Here we go! So excited to write my first article for Rx Muscle! I'm grateful for the opportunity and I hope this article adds to your repertoire of skills needed to get STRONG.
I get asked this question all the time:
"I want to train Atlas Stones like a Strongman but I can't afford expensive pre-made molds and I don't have space or materials to make them. I also can't justify paying membership for a Crossfit Box just to train that one event. WHAT DO I DO??"
First of all, why should you listen to me?
My name is Nick Brewer, I'm 26 years old, have a sick beard, 6' tall, 253 lbs., and I currently own and operate a Strongman Gym in Miami called Brewer Barbell. I've been a coach for six years and trained Olympic hopefuls in Minnesota for two years. I've also worked with top level athletes such as Derek Fisher (now head coach of the NY Knicks). I've been an Internationally ranked Strongman since 2009, competing against great heavyweights such as Dave Ostlund (3rd at WSM in 2008), Joel Dirks, and Carl Foemmel, to name a few in the USA. I've also been doing martial arts for 24 years and fought semi-professionally in MMA for two years in Minnesota and Illinois, fighting in some shows where Clay Guida won his championship fights.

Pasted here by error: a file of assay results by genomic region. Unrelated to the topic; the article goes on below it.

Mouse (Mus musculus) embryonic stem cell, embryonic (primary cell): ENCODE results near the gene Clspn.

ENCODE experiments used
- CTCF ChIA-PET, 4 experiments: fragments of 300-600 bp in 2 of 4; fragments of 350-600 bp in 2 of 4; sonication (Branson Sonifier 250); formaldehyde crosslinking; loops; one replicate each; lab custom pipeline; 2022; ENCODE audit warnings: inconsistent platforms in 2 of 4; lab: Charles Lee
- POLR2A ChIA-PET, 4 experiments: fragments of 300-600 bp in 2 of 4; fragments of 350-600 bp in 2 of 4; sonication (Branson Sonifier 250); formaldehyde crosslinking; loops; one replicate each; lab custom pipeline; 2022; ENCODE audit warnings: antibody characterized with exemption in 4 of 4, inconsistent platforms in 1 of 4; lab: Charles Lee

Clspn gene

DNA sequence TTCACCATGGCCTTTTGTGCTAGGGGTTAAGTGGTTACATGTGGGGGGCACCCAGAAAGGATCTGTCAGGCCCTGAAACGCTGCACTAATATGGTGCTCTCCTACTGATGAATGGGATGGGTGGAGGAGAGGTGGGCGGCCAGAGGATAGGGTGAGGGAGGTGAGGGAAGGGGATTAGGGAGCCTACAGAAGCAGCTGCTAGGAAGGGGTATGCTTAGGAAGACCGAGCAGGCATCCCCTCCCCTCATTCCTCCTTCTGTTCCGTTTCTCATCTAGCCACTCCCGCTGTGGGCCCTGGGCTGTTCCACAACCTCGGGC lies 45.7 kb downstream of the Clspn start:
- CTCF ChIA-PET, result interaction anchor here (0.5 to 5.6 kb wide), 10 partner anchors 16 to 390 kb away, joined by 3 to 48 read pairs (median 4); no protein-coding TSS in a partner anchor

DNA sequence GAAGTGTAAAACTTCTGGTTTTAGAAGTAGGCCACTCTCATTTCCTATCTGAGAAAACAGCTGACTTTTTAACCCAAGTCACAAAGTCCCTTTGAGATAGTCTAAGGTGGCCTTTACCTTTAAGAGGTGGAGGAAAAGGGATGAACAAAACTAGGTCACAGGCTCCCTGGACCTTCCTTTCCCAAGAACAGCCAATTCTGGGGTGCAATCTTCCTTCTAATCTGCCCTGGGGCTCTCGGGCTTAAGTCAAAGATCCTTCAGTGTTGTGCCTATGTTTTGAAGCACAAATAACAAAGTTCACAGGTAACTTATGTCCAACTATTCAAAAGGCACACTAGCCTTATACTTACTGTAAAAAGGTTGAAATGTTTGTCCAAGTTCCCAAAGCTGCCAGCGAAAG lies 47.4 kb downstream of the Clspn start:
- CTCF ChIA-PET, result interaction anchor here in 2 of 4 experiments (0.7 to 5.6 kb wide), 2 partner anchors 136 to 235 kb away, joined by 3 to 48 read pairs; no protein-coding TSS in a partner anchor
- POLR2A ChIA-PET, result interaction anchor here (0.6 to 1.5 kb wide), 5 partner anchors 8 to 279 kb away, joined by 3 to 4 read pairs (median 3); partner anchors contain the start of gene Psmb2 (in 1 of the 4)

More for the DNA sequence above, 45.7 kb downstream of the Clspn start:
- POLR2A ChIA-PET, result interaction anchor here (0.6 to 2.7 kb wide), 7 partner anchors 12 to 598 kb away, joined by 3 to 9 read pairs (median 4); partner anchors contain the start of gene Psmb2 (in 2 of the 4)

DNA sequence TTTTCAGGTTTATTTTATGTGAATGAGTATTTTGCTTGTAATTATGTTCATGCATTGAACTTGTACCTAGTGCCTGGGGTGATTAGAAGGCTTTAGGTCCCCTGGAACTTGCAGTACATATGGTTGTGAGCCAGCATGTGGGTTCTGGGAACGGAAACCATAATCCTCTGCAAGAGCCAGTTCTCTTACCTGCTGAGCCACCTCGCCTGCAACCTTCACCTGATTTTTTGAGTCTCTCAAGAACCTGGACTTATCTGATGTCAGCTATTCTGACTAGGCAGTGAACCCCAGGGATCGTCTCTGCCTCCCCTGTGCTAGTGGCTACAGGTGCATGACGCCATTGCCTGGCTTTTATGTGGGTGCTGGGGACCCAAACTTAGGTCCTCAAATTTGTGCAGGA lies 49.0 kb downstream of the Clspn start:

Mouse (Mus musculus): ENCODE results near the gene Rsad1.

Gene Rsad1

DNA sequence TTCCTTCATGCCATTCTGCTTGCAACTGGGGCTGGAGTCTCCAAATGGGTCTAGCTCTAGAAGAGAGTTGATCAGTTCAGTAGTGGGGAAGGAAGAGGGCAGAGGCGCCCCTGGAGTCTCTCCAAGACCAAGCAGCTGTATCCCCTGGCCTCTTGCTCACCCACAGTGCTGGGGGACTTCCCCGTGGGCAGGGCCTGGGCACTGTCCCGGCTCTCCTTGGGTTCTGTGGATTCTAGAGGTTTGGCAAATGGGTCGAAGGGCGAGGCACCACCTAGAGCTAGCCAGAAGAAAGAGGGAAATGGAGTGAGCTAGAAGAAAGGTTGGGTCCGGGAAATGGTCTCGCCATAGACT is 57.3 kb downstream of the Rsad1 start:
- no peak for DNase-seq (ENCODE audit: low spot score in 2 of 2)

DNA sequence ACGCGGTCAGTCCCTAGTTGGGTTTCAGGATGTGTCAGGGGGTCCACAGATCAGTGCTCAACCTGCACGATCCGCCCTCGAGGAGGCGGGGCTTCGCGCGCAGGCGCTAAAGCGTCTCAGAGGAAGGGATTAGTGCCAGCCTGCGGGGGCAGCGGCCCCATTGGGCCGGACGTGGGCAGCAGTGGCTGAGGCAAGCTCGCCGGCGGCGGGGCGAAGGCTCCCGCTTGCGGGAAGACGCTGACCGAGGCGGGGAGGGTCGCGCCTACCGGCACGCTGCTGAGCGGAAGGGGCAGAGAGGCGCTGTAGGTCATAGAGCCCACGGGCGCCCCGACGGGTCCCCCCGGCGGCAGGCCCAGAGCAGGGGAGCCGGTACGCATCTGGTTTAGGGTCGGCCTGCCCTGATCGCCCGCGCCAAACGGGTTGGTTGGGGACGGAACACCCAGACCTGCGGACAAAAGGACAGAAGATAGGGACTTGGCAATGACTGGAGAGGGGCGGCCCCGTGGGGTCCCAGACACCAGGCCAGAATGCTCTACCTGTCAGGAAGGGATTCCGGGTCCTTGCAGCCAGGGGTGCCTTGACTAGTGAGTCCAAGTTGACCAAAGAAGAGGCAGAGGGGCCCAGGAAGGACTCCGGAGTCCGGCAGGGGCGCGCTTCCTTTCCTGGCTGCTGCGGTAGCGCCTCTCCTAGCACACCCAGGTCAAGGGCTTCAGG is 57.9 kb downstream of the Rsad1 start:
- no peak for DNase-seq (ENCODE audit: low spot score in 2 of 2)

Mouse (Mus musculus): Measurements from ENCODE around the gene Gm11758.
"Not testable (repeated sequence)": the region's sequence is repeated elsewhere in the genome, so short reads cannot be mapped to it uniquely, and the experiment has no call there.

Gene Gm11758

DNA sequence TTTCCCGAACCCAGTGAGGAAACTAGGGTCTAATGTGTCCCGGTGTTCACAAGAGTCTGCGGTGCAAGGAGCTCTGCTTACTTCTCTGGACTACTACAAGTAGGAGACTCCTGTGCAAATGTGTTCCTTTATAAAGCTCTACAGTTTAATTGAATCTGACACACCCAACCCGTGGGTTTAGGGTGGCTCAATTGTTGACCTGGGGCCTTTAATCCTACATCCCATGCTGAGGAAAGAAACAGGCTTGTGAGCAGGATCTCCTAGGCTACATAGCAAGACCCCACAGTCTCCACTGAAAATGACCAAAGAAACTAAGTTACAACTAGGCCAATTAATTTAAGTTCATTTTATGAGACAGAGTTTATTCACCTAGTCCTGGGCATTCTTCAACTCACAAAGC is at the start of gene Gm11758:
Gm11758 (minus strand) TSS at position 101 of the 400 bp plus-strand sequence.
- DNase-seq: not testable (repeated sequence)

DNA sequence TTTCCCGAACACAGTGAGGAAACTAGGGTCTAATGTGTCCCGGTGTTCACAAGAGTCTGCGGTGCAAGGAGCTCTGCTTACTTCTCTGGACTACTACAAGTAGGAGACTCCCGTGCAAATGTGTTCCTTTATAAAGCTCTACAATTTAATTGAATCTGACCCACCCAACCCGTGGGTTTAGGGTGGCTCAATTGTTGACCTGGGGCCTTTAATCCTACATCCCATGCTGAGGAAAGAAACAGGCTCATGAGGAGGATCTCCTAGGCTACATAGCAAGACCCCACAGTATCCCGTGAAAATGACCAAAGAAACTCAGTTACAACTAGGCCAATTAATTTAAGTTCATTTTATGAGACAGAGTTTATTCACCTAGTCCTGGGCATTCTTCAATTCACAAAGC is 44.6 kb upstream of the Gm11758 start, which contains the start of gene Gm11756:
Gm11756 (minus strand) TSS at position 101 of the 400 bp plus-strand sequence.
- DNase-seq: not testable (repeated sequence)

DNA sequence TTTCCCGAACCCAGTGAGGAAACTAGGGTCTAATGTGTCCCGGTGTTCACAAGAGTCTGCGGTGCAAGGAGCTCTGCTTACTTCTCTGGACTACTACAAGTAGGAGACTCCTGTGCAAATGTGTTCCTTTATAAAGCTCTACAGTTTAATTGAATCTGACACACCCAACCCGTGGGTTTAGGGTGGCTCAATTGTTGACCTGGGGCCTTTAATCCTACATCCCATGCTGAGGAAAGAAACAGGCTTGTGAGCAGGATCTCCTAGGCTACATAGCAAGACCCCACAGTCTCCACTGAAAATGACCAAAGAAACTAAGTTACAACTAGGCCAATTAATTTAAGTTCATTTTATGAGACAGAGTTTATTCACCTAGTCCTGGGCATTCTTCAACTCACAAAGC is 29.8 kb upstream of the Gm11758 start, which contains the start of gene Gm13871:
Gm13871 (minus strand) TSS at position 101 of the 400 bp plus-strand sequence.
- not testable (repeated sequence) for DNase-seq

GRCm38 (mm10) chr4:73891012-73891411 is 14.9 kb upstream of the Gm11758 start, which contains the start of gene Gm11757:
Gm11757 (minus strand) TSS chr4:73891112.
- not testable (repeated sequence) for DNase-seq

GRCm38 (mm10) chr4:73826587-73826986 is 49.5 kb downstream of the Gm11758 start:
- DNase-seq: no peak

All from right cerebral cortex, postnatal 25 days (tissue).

That's enough of that for now; back to the main question.
How Do I Make Atlas Stones with Plaster Molds?
This is not the easiest way to make them. And I would never encourage you to do anything the easy or convenient way, but not to be self-destructive, but to LEARN Life Lessons through struggles. Making YOUR OWN Atlas doesn't just get you the Atlas Stones at the end. This is a great way to save money and make s*** happen when you have NO other options.
I developed this method to stand out with my Boot Camps in the Park and to introduce Strongman to the general population. I made these Stones on my balcony and risked heavy consequences and bills in case it all went to Hell. But now I've made enough money to run my own business. Aside from growing a larger (metaphorical) sack and Awakening the Viking in you, here's what you need:
1. Plaster of Paris and a plastic spreading tool (Home Depot)
2. 5000 PSI Sakrete Concrete (Home Depot)
3. Mixing tub for the concrete (Home Depot)
4. An empty water gallon jug for mixing the plaster
5. Several large or medium moving boxes
6. Inflatable kick ball from Walmart or Target (whichever size Atlas Stone you want to create)
7. Metal rod
8. A piece of plywood or drywall ($5 from Home Depot)
BREWER BARBELL METHOD & APPLICATION:
1. Spread a few moving boxes over the area where you're going to be working. It's going to get messy like any learning experience.
2. Set the piece of plywood or drywall anywhere over the boxed area on the ground.
3. Cut the quarter top of the empty gallon jug off so you can mix the Plaster of Paris.